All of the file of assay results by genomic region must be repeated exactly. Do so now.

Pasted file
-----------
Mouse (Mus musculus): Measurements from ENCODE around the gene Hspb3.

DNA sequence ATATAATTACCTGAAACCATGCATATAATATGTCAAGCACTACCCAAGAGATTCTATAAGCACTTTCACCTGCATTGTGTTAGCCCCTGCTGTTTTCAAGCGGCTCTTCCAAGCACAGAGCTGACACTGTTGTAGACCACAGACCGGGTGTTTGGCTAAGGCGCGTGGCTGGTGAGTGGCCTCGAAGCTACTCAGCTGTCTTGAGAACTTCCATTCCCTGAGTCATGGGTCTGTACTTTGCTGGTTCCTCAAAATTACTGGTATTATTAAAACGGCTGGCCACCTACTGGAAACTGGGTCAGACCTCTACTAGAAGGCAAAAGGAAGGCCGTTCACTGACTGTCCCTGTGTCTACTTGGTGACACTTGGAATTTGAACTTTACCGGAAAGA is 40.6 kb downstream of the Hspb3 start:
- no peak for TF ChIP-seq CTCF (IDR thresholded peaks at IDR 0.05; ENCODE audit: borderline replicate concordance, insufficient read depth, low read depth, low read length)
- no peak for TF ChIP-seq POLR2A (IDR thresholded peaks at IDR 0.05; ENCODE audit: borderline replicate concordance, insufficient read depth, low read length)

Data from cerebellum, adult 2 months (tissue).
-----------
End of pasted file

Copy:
Mouse (Mus musculus): Measurements from ENCODE around the gene Hspb3.

DNA sequence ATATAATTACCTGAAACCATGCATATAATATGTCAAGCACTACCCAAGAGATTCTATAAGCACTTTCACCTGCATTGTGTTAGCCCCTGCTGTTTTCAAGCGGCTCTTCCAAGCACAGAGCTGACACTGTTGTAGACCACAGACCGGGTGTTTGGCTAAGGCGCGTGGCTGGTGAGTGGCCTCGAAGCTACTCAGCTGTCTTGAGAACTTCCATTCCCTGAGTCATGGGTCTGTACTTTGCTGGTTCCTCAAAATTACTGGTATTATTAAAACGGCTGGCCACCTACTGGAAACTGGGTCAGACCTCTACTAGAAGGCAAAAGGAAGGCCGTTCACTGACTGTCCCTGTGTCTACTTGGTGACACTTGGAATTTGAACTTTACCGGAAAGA is 40.6 kb downstream of the Hspb3 start:
- no peak for TF ChIP-seq CTCF (IDR thresholded peaks at IDR 0.05; ENCODE audit: borderline replicate concordance, insufficient read depth, low read depth, low read length)
- no peak for TF ChIP-seq POLR2A (IDR thresholded peaks at IDR 0.05; ENCODE audit: borderline replicate concordance, insufficient read depth, low read length)

Data from cerebellum, adult 2 months (tissue).